Office of the Chief Information Officer and the Office for Technology (CIO/OFT) – Leading the development of statewide policies and standards is the responsibility of the CIO/OFT. IT policy and standards are the more technical aspects of IT governance. As such, they involve more direct participation of the CIO community with CIO/OFT and other decision bodies. Policy and standards deliberations are envisioned as the responsibility of CIO/OFT, working with the advice and participation of the CIO Council and other possible stakeholders. The results of these policy and standards deliberations can then be reflected in the decisions on investment and alignment.

As envisioned, the structure purposely employs several levels of checks and balances of the investment decision making authority of CIO/OFT and the ITIB. This model ensures input from the CIO community and information sharing regarding proposed projects by combining CIO/OFT’s primary responsibility for the review and subsequent analysis of the ATP and PTP processes with a consultative relationship with the CIO Council Leadership Committee. Similarly, by requiring a biannual presentation of the IT investment portfolio to the EEGB, the model ensures that IT investment decisions made by the ITIB continue to conform to the overall state strategic plan.

The CIO Council and the CIO Council Leadership Committee – The Council and Leadership Committee share responsibility for ensuring agency CIO input is incorporated into the governance process. More than a professional organization, the Council is envisioned as a research arm of the CIO/OFT. This function provides the open communication and context required for ensuring the agencies have the opportunity to address issues of mutual concern. The authority of this body is not in conflict with the current statutory authority of the State CIO or the agencies. It is an advisory body acting as a resource for the CIO/OFT regarding enterprise IT policies and standards.

The main responsibility of the CIO Council is to provide a mechanism for the New York State agency CIO community to advise and inform CIO/OFT on matters of information technology policy, management, and operations.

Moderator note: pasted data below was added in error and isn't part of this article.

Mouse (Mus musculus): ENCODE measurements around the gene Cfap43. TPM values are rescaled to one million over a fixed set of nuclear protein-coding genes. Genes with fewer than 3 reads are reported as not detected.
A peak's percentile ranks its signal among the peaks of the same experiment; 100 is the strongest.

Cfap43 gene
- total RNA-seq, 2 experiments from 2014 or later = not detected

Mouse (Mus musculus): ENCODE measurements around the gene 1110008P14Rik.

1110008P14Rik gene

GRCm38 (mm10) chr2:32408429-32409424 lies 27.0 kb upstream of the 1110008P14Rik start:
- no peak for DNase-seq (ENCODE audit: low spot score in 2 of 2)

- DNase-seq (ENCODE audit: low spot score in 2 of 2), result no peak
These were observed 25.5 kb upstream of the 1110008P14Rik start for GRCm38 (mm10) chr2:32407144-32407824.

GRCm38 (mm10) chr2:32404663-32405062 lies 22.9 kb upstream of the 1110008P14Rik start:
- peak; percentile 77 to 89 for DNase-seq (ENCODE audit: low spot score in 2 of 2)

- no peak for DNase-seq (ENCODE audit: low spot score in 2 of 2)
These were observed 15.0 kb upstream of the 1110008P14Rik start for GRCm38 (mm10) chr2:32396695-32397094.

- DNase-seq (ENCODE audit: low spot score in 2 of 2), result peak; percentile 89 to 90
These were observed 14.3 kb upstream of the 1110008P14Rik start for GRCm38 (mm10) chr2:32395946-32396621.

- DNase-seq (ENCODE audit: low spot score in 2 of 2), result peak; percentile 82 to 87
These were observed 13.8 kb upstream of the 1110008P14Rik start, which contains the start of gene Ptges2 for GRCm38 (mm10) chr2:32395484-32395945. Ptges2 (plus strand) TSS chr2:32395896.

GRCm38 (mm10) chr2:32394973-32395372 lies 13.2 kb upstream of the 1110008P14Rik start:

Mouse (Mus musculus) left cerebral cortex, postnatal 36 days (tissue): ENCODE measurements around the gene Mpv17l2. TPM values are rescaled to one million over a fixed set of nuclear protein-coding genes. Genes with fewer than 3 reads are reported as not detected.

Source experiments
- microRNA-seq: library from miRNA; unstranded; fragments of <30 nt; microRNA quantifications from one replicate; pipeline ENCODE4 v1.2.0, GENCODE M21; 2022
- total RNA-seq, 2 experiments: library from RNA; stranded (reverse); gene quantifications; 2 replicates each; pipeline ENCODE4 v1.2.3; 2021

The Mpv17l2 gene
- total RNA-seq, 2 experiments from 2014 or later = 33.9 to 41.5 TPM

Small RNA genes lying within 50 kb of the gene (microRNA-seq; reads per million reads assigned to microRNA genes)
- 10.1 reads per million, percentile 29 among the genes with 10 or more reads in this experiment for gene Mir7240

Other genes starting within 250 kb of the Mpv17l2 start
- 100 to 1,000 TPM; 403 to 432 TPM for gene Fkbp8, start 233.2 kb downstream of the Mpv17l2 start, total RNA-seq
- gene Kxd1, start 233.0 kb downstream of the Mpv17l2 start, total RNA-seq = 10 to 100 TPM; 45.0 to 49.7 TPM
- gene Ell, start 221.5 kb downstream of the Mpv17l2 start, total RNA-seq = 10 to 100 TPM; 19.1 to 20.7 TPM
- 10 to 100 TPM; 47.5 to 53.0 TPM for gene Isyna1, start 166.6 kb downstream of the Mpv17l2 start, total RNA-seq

The proposed enhanced enterprise IT governance structure was recognized by stakeholders as delivering value to the state in the following ways:
  • Reduce redundancy and establish prioritization mechanism. In a federated IT governance structure, authority over decision-making is distributed between CIO/OFT and individual agencies. This structure allows for the coordination of priorities with the overall state’s interest being addressed. The recommended governance framework provides the oversight and coordination for enterprise initiatives, allowing agencies to maintain autonomy within their own business functions.

  • Reduce political directions and swings. While there is no way to completely isolate IT decision making from the impact of changes in the political sphere, a federated approach does allow for some continuity of government in the event a change to the central IT office does occur.

  • Establish standards. Within this structure, standards can be set at the agency, domain, and enterprise levels since all interests are represented.

  • Foster sharing of services and information through agency collaboration. The CIO Council traditionally provided the forum for agency networking, collaboration and knowledge sharing. In the new model, the CIO Council continues to provide this forum; however, the ITIB allows for an even greater opportunity of agency collaboration and enterprise initiatives through the review of the investment plans and the cross organizational composition of the board.

  • Align IT with business of the state. The shared authority approach will create new capability to ensure alignment with the business of the state by enabling a review of the IT investment strategies and the strategic plan on a regular basis to ensure alignment.
The realization of these value propositions is explored more fully in the recommendations that follow.